Skip to comments.The Battle of Lepanto: When Turks Skinned Christians Alive for Refusing Islam
Posted on 10/08/2020 7:00:08 AM PDT by SJackson
The anniversary of one of historys most cataclysmic clashes between Islam and the West
Earlier this week, on October 7, 1571, was the anniversary of one of historys most cataclysmic clashes between Islam and the Westone where the latter finally crushed and humiliated the former.
In 1570, Muslim Turksin the guise of the Ottoman Empireinvaded the island of Cyprus, prompting Pope Pius V to call for and form a Holy League of maritime Catholic nation-states, spearheaded by the Spanish Empire, in 1571. Before they could reach and relieve Cyprus, its last stronghold at Famagusta was taken through treachery.
After promising the defenders safe passage if they surrendered, Ottoman commander Ali Pashaknown as Müezzinzade (son of a muezzin) due to his pious backgroundhad reneged and launched a wholesale slaughter. He ordered the nose and ears of Marco Antonio Bragadin, the fort commander, hacked off. Ali then invited the mutilated infidel to Islam and life: I am a Christian and thus I want to live and die, Bragadin responded. My body is yours. Torture it as you will.
So he was tied to a chair, repeatedly hoisted up the mast of a galley and dropped into the sea, to taunts: Look if you can see your fleet, great Christian, if you can see succor coming to Famagusta! The mutilated and half-drowned man was then carried near to St. Nicholas Churchby now a mosqueand tied to a column, where he was slowly flayed alive. The skin was afterward stuffed with straw, sown back into a macabre effigy of the dead commander, and paraded in mockery before the jeering Muslims.
News of this and other ongoing atrocities and desecrations of churches in Cyprus and Corfu enraged the Holy League as it sailed east. A bloodbath followed when the two opposing fleetscarrying a combined total of 600 ships and 140,000 men, more of both on the Ottoman sidefinally met and clashed on October 7, 1571, off the western coast of Greece, near Lepanto. According to one contemporary:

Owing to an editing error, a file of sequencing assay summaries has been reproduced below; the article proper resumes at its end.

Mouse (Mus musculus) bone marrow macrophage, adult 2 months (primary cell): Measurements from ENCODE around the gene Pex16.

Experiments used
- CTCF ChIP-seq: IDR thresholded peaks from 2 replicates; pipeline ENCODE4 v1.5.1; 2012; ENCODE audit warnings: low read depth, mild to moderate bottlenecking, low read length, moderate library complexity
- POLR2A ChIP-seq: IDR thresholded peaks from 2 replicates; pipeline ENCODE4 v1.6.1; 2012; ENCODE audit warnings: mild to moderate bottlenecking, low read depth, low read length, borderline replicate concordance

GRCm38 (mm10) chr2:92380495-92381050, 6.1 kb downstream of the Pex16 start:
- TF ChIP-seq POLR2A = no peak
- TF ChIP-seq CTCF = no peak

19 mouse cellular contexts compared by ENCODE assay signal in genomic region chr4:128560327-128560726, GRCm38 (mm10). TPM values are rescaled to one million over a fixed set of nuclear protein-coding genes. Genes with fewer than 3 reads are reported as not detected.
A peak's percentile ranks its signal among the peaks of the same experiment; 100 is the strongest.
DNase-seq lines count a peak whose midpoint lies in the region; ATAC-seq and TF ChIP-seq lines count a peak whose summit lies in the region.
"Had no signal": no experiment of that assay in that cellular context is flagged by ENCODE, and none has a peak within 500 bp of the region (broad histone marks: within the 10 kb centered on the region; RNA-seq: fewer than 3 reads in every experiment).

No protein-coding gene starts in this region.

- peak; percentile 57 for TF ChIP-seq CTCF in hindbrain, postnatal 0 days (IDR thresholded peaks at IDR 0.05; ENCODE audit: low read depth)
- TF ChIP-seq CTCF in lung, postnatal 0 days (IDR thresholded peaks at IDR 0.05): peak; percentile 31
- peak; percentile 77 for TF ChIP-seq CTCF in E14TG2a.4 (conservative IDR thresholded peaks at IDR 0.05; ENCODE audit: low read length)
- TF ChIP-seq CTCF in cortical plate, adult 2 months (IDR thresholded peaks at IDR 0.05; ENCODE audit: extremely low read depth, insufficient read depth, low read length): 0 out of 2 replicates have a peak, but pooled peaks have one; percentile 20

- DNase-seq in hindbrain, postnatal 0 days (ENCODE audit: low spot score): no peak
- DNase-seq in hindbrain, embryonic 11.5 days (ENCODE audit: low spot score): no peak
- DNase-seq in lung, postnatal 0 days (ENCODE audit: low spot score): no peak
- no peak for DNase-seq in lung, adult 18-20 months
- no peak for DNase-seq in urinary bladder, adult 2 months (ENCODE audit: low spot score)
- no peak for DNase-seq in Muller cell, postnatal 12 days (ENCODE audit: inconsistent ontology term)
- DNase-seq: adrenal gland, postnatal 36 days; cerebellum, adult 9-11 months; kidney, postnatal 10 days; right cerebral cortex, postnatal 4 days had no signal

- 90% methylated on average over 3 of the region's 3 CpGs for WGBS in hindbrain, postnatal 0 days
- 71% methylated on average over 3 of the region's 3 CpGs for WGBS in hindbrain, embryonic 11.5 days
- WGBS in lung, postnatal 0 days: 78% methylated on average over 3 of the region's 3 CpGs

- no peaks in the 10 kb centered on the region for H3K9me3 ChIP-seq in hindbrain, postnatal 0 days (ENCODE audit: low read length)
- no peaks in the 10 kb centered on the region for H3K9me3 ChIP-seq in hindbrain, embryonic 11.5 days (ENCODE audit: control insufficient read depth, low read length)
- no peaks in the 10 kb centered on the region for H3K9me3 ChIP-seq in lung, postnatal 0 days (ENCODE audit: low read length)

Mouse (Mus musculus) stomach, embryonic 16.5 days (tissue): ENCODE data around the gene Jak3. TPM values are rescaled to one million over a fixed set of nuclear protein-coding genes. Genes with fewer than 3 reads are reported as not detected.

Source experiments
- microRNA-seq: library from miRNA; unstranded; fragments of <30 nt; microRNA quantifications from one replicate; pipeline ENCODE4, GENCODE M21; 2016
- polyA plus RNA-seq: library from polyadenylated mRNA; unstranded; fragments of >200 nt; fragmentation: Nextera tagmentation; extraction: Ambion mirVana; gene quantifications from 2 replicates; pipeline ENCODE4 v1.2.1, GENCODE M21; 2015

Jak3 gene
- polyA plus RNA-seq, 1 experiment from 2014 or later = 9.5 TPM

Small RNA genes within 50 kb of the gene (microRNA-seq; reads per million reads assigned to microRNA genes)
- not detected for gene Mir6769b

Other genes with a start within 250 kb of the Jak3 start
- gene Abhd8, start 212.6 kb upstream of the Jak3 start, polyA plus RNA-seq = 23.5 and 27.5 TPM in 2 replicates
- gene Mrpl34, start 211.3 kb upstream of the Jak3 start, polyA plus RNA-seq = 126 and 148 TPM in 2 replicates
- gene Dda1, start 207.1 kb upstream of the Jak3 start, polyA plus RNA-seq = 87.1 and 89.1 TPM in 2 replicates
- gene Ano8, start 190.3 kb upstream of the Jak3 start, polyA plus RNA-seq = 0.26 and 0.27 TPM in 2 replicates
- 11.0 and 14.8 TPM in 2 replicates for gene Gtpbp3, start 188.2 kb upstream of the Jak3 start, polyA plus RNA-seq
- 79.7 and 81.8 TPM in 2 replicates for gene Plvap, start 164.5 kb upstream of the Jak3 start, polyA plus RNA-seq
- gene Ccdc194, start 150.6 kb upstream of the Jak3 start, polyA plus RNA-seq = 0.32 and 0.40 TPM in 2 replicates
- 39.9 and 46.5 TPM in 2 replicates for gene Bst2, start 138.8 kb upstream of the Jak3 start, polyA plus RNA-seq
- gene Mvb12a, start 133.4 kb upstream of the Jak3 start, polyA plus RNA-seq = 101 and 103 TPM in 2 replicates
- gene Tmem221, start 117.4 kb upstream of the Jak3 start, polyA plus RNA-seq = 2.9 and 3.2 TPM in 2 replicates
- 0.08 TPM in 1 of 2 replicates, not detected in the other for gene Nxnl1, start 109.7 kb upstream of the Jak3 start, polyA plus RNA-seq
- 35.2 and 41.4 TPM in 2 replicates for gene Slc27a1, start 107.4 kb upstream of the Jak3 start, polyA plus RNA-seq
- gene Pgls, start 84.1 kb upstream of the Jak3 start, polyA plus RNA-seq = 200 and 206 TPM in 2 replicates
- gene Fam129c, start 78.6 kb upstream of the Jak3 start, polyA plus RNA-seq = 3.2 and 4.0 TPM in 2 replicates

The greater fury of the battle lasted for four hours and was so bloody and horrendous that the sea and the fire seemed as one, many Turkish galleys burning down to the water, and the surface of the sea, red with blood, was covered with Moorish coats, turbans, quivers, arrows, bows, shields, oars, boxes, cases, and other spoils of war, and above all many human bodies, Christians as well as Turkish, some dead, some wounded, some torn apart, and some not yet resigned to their fate struggling in their death agony, their strength ebbing away with the blood flowing from their wounds in such quantity that the sea was entirely coloured by it, but despite all this misery our men were not moved to pity for the enemy. . . . Although they begged for mercy they received instead arquebus shots and pike thrusts.